Javier Milei
Argentine president Javier Milei. AFP

Argentina has officially requested to join NATO as a global partner, which, if approved, would lead to more cooperation in politics and security for the South American country.

The request was made Thursday, as President Javier Milei continued to make efforts to boost ties with Western countries and attract investment in Argentina.

Argentina's appeal came during talks organized by NATO's Deputy General Secretary Mircea Geoana in Brussels, which was attended by the former's Defense Minister Luis Petri.

During the talks, Geoana expressed his support for Argentina's request to become an accredited partner in NATO. This was a valued role for countries that were not a part of NATO and those countries weren't required to participate in collective military actions.

At this moment, there are only a few countries that are a part of NATO, including nations of Europe, Turkey, Canada and the United States.

According to the Argentine presidency, the designation of an accredited partner in the alliance could provide Argentina access to advanced technology, security systems and training.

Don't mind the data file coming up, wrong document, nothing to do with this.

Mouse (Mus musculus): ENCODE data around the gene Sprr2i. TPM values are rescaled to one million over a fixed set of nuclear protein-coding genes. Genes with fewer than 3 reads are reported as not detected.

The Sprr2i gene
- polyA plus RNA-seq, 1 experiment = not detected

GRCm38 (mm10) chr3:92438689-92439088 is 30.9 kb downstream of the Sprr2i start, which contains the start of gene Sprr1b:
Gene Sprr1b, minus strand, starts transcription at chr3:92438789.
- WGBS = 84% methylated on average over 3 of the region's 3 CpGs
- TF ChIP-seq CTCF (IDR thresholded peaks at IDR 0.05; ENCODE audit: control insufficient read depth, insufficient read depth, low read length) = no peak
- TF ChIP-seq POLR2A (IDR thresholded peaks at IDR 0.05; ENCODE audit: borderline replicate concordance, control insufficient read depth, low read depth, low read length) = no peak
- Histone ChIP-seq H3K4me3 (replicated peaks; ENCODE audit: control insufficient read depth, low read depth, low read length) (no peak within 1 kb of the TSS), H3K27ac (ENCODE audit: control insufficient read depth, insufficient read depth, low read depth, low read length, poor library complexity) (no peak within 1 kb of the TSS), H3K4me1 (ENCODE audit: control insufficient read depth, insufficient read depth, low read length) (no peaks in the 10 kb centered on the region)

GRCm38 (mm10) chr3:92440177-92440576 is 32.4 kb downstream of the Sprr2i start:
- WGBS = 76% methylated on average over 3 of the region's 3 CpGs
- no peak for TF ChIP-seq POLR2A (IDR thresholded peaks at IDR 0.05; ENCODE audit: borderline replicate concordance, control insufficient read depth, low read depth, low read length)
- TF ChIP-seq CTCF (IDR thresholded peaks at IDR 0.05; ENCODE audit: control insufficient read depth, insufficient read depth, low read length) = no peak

"Argentina plays an important role in Latin America. Closer political and practical cooperation could benefit us both," Geoana said at the NATO headquarters, as per AP News.

NATO's first dialogue with Argentina began in the early 1990s. As a gesture of appreciation for the pro-American government's contribution of troops to peacekeeping missions in Bosnia, former President Bill Clinton officially labeled Argentina as a "major non-NATO ally" in 1998.

Clinton served in the United States office as president from 1993 to 2001.

To become a NATO member, all 32 NATO members need to agree. In Argentina's case, the Latin American country's relationship with a key NATO ally, Britain, has not been smooth since 1982 after they had a conflict over the Falkland Islands in the South Atlantic.

NATO global partners also include Afghanistan, Australia, Iraq, Japan, the Republic of Korea, Mongolia, New Zealand and Pakistan. Currently, only Colombia is part of NATO partners across Latin America.

This request came just one day after public universities in Argentina protested against Milei's sharp budget cuts by turning off classroom lights to save money on electricity.

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